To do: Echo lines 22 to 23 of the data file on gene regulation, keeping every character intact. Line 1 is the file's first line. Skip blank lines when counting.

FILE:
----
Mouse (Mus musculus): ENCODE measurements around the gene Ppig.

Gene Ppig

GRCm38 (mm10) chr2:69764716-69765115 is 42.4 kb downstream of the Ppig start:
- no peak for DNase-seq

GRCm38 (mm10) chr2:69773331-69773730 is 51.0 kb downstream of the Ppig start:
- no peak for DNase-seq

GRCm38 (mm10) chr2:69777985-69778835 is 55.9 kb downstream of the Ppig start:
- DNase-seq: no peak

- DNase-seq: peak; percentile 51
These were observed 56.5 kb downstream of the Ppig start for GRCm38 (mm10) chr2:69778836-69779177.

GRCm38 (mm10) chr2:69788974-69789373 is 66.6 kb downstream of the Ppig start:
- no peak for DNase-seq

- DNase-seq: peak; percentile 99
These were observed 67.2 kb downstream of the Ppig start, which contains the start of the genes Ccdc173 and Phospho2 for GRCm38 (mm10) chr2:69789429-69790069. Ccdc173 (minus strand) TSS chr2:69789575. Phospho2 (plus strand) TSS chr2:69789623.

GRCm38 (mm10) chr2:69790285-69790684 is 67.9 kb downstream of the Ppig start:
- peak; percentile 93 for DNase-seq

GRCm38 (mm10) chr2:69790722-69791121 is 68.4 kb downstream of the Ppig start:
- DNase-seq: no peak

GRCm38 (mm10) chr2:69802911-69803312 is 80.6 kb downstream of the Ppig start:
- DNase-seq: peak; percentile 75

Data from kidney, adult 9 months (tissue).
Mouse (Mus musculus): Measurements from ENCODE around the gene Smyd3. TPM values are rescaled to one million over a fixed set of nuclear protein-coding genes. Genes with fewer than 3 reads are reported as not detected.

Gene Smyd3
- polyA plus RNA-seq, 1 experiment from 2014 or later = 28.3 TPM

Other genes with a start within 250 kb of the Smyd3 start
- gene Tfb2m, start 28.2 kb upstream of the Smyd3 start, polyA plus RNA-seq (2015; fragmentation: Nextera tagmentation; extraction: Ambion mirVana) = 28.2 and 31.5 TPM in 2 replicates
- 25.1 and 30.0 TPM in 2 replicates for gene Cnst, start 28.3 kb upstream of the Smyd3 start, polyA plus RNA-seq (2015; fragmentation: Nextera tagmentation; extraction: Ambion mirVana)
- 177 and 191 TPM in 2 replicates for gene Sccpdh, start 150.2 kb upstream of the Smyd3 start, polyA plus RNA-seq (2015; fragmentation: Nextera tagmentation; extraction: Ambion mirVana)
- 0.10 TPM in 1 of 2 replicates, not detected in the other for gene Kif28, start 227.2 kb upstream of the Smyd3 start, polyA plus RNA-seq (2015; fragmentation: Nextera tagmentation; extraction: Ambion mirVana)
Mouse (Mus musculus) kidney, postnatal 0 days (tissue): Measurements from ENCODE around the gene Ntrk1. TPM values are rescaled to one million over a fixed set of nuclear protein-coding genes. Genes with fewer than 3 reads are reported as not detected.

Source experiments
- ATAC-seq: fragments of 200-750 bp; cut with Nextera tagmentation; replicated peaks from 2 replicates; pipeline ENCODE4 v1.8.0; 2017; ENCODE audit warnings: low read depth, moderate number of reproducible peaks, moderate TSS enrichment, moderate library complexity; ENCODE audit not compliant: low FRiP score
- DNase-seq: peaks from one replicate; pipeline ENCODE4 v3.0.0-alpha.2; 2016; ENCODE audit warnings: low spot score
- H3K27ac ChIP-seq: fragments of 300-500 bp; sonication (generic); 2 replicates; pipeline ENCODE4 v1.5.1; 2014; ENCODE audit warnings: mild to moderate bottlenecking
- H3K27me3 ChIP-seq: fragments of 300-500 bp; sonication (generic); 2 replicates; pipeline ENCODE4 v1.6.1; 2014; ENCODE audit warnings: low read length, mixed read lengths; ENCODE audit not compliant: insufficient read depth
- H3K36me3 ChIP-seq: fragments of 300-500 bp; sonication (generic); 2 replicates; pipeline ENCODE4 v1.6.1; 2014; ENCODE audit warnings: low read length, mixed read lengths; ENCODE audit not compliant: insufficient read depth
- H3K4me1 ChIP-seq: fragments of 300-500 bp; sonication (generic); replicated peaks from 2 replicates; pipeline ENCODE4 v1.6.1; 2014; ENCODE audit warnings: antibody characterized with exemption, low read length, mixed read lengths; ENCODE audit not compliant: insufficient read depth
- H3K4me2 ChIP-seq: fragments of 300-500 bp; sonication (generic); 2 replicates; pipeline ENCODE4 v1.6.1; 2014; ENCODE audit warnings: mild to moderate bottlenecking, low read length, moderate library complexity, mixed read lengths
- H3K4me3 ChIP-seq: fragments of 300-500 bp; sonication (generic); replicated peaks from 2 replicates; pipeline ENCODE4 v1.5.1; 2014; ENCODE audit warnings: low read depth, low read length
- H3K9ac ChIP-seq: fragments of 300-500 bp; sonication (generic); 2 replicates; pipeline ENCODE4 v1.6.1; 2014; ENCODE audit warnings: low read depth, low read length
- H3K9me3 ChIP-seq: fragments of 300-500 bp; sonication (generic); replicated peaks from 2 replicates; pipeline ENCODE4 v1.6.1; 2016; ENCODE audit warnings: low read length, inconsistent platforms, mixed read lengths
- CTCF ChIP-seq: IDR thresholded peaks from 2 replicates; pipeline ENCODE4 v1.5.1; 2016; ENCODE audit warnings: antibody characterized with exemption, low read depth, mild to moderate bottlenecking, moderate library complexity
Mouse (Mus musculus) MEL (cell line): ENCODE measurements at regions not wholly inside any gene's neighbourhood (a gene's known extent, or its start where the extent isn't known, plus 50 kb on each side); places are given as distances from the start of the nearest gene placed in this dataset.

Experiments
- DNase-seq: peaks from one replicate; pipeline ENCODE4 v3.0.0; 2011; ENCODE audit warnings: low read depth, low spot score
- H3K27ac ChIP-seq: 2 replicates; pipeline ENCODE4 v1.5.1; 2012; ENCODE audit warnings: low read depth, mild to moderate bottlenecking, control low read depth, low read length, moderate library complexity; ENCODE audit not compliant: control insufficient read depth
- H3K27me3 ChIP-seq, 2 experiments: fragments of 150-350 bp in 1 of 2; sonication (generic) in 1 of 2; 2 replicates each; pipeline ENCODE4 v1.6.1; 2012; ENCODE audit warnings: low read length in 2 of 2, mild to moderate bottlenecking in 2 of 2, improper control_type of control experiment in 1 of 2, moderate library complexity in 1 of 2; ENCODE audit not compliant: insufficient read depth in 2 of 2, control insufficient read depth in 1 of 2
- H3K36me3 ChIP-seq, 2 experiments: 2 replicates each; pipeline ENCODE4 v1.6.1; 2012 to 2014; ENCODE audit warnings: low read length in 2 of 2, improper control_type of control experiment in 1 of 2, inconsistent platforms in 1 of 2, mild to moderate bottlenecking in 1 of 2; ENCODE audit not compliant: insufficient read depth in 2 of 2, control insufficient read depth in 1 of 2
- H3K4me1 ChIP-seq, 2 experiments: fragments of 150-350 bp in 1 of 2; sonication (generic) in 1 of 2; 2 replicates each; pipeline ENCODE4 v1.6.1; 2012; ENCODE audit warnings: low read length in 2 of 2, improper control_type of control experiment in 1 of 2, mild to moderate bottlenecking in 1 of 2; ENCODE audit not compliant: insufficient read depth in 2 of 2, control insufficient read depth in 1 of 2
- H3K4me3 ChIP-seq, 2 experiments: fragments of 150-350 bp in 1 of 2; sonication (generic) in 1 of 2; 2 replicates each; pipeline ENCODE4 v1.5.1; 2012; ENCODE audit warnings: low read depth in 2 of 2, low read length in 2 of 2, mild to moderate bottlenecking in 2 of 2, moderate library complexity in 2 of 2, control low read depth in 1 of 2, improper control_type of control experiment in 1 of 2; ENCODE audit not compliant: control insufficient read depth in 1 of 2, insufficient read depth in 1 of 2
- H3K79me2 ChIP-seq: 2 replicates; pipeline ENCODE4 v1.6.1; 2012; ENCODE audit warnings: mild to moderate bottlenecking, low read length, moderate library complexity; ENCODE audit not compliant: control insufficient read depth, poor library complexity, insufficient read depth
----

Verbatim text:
Mouse (Mus musculus): Measurements from ENCODE around the gene Smyd3. TPM values are rescaled to one million over a fixed set of nuclear protein-coding genes. Genes with fewer than 3 reads are reported as not detected.

Gene Smyd3